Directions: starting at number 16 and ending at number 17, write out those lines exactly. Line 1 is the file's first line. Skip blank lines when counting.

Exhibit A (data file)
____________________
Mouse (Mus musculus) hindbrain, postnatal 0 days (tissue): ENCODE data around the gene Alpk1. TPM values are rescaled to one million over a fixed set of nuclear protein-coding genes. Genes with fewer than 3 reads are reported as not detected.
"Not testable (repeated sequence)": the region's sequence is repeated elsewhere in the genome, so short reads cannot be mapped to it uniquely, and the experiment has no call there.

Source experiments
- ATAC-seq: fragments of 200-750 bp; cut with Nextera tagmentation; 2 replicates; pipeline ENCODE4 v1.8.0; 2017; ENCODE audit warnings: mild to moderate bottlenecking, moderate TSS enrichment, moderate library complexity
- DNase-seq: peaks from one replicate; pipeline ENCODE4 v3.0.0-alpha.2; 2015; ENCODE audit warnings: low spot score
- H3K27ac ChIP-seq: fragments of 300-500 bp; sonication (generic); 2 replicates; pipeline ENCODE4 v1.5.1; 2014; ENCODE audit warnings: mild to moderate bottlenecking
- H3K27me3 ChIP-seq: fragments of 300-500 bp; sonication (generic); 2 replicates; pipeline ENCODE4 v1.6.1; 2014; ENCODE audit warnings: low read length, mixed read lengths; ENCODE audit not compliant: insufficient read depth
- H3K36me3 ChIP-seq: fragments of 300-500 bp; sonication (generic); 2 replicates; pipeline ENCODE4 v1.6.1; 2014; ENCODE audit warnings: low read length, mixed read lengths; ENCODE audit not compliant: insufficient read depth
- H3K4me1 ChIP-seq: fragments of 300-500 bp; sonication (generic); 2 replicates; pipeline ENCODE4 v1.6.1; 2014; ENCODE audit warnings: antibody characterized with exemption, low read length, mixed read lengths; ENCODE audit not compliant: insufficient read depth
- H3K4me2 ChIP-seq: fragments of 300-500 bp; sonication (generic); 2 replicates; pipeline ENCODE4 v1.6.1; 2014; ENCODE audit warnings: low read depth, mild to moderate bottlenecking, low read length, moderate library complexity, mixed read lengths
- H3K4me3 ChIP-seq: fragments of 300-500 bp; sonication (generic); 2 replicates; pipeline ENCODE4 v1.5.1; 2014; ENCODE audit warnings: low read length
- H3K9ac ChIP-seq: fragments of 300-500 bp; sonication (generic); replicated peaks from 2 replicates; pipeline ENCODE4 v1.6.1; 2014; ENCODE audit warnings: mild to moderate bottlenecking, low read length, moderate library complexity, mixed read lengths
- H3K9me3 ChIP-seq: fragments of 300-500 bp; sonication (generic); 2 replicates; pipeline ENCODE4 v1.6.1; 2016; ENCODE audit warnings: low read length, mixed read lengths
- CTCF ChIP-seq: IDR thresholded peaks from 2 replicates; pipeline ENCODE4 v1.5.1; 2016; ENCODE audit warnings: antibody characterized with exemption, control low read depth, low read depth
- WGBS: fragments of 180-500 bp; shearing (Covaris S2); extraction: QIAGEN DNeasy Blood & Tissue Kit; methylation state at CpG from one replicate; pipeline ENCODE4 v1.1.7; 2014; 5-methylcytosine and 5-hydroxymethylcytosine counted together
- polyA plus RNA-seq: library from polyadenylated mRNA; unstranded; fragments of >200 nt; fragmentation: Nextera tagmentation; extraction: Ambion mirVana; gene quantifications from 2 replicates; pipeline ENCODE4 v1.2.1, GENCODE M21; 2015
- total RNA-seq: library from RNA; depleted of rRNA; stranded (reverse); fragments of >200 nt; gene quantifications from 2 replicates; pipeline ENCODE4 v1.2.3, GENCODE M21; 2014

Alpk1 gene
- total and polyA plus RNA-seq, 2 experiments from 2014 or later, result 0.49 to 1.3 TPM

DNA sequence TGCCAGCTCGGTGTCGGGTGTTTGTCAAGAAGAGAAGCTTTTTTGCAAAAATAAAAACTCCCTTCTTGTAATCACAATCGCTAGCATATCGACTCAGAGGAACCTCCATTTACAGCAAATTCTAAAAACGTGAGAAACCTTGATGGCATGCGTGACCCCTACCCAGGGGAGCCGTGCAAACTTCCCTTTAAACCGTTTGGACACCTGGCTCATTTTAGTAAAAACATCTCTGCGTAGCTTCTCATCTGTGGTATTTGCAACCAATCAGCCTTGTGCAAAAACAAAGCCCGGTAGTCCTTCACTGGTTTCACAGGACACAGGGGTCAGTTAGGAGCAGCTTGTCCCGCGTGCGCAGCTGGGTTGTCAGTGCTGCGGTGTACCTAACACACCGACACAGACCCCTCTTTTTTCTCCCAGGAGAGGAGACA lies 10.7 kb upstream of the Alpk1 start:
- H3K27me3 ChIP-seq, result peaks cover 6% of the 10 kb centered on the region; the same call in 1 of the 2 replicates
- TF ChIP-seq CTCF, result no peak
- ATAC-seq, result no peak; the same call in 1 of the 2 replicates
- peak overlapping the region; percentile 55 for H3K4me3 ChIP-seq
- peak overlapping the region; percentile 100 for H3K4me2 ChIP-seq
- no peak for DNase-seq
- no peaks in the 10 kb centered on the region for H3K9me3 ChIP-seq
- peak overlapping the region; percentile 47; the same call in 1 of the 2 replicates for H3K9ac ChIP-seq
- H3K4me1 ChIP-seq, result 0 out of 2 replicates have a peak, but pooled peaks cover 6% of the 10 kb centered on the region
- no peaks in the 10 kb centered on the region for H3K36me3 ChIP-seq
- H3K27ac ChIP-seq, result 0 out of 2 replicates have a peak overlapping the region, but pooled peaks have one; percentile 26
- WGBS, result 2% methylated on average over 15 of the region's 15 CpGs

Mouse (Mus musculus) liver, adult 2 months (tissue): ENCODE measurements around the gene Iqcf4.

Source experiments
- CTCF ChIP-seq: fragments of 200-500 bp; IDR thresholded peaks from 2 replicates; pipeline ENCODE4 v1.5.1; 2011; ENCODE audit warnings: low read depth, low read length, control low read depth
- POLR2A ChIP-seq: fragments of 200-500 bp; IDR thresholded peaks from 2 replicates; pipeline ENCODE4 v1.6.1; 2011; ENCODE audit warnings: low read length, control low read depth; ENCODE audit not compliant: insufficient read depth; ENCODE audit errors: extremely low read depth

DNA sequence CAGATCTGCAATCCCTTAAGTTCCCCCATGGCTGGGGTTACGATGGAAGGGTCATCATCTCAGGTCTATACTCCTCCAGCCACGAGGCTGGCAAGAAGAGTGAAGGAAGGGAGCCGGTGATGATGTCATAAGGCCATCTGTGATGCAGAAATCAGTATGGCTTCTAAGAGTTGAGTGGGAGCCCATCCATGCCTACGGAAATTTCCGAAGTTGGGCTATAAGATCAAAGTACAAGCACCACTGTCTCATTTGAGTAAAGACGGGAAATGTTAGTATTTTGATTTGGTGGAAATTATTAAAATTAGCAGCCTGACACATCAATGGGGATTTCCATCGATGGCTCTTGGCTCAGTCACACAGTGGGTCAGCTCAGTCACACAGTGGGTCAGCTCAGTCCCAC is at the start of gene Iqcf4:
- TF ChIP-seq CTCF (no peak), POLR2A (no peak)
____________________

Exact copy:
- polyA plus RNA-seq: library from polyadenylated mRNA; unstranded; fragments of >200 nt; fragmentation: Nextera tagmentation; extraction: Ambion mirVana; gene quantifications from 2 replicates; pipeline ENCODE4 v1.2.1, GENCODE M21; 2015
- total RNA-seq: library from RNA; depleted of rRNA; stranded (reverse); fragments of >200 nt; gene quantifications from 2 replicates; pipeline ENCODE4 v1.2.3, GENCODE M21; 2014